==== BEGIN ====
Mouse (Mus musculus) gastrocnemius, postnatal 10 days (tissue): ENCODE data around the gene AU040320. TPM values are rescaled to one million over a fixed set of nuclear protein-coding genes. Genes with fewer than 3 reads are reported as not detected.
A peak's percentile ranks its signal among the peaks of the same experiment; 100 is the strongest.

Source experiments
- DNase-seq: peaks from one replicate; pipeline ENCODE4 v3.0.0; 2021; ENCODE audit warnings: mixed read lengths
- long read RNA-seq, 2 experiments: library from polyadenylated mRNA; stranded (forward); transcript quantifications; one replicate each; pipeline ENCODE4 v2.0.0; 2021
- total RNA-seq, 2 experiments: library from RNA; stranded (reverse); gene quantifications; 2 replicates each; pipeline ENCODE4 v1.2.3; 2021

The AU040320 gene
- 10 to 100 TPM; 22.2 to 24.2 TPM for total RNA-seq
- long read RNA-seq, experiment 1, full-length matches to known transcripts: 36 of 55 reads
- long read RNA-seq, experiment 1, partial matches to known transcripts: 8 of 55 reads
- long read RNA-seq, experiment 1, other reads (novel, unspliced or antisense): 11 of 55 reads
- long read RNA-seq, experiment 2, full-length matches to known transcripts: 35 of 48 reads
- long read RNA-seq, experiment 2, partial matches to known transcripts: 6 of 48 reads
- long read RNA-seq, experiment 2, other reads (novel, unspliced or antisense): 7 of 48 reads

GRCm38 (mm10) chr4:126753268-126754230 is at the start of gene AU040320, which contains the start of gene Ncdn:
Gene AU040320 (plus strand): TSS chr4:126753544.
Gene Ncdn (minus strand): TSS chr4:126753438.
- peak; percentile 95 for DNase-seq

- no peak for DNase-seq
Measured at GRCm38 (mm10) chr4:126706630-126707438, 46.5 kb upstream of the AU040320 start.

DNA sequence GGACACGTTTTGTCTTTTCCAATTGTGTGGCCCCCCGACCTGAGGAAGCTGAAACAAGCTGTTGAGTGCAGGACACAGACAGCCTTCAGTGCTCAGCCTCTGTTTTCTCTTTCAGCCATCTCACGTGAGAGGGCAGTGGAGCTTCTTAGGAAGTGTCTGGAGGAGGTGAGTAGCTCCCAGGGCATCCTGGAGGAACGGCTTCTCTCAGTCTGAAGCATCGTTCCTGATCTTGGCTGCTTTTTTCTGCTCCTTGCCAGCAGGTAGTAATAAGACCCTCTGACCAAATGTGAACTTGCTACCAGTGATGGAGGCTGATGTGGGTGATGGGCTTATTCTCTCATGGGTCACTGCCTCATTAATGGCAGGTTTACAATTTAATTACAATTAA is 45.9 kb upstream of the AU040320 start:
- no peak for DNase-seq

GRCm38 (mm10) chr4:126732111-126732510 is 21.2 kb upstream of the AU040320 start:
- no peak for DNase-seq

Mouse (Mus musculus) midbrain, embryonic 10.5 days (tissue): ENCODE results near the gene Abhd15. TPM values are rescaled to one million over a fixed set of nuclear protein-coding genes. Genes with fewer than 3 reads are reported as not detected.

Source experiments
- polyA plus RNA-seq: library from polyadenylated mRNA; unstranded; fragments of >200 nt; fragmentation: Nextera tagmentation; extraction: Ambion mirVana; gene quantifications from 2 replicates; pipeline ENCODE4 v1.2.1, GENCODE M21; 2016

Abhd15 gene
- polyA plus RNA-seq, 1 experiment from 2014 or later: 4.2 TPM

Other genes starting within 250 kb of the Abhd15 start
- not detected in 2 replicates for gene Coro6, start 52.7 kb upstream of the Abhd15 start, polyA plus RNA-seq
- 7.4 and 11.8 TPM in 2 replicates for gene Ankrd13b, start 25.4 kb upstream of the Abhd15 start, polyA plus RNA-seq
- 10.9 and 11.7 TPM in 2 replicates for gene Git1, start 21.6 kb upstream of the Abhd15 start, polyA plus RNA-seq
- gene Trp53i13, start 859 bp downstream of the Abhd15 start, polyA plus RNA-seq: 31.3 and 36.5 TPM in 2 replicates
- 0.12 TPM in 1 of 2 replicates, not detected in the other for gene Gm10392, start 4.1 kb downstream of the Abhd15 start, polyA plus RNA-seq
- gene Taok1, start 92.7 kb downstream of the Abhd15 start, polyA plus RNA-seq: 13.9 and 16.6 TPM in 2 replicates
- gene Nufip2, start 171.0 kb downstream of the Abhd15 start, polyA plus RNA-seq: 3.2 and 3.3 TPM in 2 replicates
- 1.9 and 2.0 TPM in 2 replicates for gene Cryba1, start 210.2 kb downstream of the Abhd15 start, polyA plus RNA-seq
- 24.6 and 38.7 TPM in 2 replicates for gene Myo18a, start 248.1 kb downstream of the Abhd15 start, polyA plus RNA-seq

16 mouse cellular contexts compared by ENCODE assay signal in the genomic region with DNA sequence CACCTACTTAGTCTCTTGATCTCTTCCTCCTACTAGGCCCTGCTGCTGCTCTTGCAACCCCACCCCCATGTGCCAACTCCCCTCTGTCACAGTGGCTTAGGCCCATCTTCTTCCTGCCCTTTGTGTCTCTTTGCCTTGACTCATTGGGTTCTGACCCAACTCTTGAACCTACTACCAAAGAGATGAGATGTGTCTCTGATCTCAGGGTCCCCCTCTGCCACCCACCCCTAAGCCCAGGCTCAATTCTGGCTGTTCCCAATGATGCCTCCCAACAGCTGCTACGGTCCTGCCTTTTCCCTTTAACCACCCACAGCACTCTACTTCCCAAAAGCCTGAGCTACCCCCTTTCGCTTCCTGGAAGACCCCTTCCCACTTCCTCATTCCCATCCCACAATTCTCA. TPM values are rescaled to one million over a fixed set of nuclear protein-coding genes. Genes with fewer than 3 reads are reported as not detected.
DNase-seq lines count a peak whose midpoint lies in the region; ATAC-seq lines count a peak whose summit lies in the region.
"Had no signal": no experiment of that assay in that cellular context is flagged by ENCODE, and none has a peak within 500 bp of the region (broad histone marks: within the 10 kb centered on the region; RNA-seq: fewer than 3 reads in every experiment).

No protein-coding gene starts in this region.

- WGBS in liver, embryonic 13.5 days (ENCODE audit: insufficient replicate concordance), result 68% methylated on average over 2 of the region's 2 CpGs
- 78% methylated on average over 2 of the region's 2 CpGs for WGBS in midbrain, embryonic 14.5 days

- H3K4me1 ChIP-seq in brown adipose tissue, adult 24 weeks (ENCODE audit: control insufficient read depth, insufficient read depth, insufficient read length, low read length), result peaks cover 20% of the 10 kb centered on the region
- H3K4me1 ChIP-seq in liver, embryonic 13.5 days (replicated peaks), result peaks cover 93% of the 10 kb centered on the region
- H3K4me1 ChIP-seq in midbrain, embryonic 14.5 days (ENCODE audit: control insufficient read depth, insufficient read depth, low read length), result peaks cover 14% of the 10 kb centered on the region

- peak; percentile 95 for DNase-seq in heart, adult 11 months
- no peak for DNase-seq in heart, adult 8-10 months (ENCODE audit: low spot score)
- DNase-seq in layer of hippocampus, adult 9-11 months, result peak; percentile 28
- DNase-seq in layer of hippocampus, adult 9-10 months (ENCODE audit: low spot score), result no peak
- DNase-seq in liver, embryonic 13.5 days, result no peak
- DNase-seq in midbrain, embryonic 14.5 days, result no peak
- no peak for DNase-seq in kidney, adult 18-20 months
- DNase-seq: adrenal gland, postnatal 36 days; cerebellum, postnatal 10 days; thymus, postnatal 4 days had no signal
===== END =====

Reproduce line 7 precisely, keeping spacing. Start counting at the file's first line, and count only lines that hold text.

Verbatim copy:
The AU040320 gene